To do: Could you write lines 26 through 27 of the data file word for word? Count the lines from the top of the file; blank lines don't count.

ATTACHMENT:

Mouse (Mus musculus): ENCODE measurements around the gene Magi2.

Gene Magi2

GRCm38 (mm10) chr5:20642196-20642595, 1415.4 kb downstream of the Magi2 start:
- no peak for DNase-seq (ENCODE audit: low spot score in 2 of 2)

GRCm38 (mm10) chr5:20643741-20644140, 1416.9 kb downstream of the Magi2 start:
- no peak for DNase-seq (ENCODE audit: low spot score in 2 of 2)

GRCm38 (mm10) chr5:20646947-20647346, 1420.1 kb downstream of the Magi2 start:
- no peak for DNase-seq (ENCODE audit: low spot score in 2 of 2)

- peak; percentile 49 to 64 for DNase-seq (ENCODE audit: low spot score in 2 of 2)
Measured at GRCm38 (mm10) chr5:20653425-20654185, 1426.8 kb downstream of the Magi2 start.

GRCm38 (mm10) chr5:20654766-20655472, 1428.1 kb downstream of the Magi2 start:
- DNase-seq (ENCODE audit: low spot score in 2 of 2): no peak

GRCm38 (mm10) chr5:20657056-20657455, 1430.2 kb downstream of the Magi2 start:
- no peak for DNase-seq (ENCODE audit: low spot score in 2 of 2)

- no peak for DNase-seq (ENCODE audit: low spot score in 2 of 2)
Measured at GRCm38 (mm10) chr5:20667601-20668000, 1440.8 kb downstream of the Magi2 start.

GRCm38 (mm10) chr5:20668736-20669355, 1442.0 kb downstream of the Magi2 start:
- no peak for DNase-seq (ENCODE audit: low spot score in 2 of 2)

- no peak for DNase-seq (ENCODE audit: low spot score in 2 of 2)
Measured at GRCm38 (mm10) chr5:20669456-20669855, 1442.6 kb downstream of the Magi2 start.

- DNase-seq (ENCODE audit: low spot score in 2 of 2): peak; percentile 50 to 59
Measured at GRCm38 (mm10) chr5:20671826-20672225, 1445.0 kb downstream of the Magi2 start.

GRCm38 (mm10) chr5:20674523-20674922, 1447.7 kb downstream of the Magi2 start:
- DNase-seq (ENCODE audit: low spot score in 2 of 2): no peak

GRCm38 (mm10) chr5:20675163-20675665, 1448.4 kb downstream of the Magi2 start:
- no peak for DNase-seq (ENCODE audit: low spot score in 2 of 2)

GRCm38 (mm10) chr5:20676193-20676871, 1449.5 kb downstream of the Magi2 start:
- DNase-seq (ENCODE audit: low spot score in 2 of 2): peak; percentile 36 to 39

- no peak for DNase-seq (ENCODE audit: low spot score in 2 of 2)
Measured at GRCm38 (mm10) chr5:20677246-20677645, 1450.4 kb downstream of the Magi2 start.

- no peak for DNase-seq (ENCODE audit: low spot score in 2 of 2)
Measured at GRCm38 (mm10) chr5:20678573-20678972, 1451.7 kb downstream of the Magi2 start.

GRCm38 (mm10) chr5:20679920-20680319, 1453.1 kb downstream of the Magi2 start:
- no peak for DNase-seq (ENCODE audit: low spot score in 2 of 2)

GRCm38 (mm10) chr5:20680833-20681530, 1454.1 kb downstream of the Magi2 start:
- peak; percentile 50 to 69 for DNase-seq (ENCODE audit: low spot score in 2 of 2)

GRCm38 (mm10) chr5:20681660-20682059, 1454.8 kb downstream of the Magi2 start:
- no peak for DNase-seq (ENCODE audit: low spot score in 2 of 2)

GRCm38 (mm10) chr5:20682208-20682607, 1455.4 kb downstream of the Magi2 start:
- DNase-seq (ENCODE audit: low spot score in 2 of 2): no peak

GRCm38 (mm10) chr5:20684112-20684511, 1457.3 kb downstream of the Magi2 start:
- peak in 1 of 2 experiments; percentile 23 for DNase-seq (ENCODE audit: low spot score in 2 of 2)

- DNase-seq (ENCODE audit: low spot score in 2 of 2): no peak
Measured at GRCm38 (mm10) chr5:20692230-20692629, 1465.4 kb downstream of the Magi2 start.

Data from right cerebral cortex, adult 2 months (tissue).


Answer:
- no peak for DNase-seq (ENCODE audit: low spot score in 2 of 2)

GRCm38 (mm10) chr5:20676193-20676871, 1449.5 kb downstream of the Magi2 start: